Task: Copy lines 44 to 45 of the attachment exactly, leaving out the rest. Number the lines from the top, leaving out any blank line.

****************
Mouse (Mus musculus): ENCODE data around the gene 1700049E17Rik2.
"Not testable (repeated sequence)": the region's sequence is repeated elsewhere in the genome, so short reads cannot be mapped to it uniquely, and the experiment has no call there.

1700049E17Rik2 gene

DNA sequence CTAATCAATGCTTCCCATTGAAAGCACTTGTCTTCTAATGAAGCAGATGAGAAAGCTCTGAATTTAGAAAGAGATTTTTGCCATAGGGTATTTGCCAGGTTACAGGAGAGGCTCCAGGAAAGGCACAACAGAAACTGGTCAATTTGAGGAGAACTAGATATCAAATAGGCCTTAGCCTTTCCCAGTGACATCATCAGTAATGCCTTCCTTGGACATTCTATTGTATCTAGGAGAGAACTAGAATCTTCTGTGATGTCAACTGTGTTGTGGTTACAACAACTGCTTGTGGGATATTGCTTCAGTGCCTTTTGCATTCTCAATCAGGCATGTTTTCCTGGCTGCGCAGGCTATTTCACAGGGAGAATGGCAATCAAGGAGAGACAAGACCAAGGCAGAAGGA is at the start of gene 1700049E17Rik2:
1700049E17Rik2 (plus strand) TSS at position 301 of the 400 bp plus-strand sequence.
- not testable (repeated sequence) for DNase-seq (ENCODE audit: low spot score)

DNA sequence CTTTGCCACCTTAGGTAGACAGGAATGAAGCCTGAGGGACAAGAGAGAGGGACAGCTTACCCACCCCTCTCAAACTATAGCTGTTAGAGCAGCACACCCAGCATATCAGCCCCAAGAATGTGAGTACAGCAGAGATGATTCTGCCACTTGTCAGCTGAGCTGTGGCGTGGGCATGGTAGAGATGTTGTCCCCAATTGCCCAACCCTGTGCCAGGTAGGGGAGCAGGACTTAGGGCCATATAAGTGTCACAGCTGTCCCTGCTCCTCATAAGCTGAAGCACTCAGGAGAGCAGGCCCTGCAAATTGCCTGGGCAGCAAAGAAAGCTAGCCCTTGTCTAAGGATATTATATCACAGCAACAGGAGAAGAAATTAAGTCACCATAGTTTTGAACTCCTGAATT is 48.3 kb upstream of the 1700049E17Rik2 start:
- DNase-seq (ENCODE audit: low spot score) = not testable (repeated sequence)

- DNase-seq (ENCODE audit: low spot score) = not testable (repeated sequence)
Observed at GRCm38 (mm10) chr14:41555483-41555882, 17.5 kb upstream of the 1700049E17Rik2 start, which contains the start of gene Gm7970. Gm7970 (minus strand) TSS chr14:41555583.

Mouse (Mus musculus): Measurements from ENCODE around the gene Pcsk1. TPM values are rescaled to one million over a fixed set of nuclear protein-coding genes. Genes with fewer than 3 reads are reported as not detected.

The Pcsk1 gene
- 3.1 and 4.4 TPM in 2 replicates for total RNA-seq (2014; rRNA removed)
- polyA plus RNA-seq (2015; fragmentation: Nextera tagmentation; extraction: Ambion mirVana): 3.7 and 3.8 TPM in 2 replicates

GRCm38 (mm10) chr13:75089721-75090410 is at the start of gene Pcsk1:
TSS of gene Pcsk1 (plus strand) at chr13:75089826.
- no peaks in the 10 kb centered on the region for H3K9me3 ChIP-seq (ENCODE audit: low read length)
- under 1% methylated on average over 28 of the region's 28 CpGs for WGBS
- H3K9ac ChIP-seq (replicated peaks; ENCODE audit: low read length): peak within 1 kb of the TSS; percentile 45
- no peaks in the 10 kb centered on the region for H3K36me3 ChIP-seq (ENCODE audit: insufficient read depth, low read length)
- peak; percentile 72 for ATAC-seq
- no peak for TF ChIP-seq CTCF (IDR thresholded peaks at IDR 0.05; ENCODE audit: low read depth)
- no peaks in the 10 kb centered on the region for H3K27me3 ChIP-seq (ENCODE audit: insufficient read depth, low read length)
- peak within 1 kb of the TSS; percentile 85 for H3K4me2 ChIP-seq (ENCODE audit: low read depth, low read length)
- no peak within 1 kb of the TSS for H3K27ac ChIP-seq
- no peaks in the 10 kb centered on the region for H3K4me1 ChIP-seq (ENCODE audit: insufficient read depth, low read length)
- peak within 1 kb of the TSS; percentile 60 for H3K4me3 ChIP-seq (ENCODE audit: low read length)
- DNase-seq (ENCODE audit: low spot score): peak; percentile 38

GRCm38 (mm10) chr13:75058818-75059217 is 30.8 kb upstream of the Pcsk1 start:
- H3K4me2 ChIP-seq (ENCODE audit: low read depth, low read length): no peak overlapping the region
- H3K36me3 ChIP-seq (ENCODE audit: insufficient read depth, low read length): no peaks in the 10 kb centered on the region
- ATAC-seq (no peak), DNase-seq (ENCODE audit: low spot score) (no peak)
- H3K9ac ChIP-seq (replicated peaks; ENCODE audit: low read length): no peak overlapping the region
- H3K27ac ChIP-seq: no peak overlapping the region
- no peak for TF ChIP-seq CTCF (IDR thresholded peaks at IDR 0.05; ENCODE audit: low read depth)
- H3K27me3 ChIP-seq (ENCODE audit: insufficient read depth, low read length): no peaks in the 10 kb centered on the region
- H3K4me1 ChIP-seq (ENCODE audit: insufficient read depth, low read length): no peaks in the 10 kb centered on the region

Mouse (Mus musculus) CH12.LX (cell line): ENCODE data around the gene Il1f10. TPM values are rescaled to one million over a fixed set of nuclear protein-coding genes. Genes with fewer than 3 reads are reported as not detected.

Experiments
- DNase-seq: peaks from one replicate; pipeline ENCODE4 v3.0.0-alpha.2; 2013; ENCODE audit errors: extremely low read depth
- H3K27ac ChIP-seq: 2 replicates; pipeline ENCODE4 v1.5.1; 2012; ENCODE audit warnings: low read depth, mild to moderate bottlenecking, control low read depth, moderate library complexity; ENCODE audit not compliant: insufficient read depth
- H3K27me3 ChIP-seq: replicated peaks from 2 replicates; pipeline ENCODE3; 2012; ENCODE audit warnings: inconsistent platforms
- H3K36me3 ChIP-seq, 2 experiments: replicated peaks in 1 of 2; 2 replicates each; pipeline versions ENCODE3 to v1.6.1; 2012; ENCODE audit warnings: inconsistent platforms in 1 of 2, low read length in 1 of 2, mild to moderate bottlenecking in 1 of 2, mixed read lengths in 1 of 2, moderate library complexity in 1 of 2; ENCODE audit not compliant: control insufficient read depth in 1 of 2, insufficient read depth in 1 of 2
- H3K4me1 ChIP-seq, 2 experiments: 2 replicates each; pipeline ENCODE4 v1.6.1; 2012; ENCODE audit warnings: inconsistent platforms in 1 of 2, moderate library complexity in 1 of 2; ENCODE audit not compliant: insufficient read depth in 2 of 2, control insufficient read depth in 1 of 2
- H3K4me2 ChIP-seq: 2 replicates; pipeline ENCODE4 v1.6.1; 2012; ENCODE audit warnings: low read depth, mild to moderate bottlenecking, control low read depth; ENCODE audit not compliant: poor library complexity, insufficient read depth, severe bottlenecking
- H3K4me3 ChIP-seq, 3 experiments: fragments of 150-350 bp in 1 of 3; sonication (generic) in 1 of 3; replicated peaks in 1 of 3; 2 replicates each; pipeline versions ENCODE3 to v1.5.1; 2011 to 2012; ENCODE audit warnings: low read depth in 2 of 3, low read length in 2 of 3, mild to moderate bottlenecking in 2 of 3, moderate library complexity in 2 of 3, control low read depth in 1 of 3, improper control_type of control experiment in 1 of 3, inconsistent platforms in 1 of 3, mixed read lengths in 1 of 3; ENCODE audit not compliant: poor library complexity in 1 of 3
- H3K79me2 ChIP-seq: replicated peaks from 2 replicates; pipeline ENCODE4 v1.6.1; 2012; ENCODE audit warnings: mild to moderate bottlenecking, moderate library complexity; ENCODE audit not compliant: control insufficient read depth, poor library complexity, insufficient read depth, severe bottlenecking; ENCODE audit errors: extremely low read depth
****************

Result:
- H3K4me1 ChIP-seq, 2 experiments: 2 replicates each; pipeline ENCODE4 v1.6.1; 2012; ENCODE audit warnings: inconsistent platforms in 1 of 2, moderate library complexity in 1 of 2; ENCODE audit not compliant: insufficient read depth in 2 of 2, control insufficient read depth in 1 of 2
- H3K4me2 ChIP-seq: 2 replicates; pipeline ENCODE4 v1.6.1; 2012; ENCODE audit warnings: low read depth, mild to moderate bottlenecking, control low read depth; ENCODE audit not compliant: poor library complexity, insufficient read depth, severe bottlenecking